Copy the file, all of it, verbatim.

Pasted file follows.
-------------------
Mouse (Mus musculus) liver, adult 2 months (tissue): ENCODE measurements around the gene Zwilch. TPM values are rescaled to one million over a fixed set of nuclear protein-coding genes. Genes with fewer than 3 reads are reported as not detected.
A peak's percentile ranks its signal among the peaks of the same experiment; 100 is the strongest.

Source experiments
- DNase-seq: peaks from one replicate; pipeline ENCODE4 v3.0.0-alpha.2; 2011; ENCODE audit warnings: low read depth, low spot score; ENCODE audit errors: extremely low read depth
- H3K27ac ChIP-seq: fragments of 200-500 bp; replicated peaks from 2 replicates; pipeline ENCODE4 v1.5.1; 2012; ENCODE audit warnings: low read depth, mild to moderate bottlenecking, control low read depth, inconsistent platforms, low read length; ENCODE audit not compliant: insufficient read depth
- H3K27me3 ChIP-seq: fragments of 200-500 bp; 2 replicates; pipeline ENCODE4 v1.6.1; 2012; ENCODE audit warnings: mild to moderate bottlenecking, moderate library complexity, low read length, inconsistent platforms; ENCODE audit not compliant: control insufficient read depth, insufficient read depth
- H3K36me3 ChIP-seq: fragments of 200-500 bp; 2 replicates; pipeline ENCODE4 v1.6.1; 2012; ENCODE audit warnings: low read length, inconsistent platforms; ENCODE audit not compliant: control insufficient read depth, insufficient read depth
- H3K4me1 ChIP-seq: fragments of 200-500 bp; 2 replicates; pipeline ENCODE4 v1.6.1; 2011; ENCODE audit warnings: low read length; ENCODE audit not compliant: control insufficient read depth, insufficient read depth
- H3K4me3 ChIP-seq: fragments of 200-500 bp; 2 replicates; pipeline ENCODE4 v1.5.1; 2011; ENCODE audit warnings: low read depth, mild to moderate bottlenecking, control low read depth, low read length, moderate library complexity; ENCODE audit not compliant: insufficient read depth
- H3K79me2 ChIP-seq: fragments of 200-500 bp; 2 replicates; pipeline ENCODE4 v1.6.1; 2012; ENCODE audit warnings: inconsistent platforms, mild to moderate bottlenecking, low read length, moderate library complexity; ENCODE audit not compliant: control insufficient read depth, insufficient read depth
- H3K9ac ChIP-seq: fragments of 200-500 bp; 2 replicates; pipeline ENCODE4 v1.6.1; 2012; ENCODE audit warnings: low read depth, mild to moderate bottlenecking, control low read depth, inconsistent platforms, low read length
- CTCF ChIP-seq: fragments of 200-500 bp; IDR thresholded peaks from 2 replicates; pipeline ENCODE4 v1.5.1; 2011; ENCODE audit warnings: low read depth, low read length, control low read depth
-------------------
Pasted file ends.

Mouse (Mus musculus) liver, adult 2 months (tissue): ENCODE measurements around the gene Zwilch. TPM values are rescaled to one million over a fixed set of nuclear protein-coding genes. Genes with fewer than 3 reads are reported as not detected.
A peak's percentile ranks its signal among the peaks of the same experiment; 100 is the strongest.

Source experiments
- DNase-seq: peaks from one replicate; pipeline ENCODE4 v3.0.0-alpha.2; 2011; ENCODE audit warnings: low read depth, low spot score; ENCODE audit errors: extremely low read depth
- H3K27ac ChIP-seq: fragments of 200-500 bp; replicated peaks from 2 replicates; pipeline ENCODE4 v1.5.1; 2012; ENCODE audit warnings: low read depth, mild to moderate bottlenecking, control low read depth, inconsistent platforms, low read length; ENCODE audit not compliant: insufficient read depth
- H3K27me3 ChIP-seq: fragments of 200-500 bp; 2 replicates; pipeline ENCODE4 v1.6.1; 2012; ENCODE audit warnings: mild to moderate bottlenecking, moderate library complexity, low read length, inconsistent platforms; ENCODE audit not compliant: control insufficient read depth, insufficient read depth
- H3K36me3 ChIP-seq: fragments of 200-500 bp; 2 replicates; pipeline ENCODE4 v1.6.1; 2012; ENCODE audit warnings: low read length, inconsistent platforms; ENCODE audit not compliant: control insufficient read depth, insufficient read depth
- H3K4me1 ChIP-seq: fragments of 200-500 bp; 2 replicates; pipeline ENCODE4 v1.6.1; 2011; ENCODE audit warnings: low read length; ENCODE audit not compliant: control insufficient read depth, insufficient read depth
- H3K4me3 ChIP-seq: fragments of 200-500 bp; 2 replicates; pipeline ENCODE4 v1.5.1; 2011; ENCODE audit warnings: low read depth, mild to moderate bottlenecking, control low read depth, low read length, moderate library complexity; ENCODE audit not compliant: insufficient read depth
- H3K79me2 ChIP-seq: fragments of 200-500 bp; 2 replicates; pipeline ENCODE4 v1.6.1; 2012; ENCODE audit warnings: inconsistent platforms, mild to moderate bottlenecking, low read length, moderate library complexity; ENCODE audit not compliant: control insufficient read depth, insufficient read depth
- H3K9ac ChIP-seq: fragments of 200-500 bp; 2 replicates; pipeline ENCODE4 v1.6.1; 2012; ENCODE audit warnings: low read depth, mild to moderate bottlenecking, control low read depth, inconsistent platforms, low read length
- CTCF ChIP-seq: fragments of 200-500 bp; IDR thresholded peaks from 2 replicates; pipeline ENCODE4 v1.5.1; 2011; ENCODE audit warnings: low read depth, low read length, control low read depth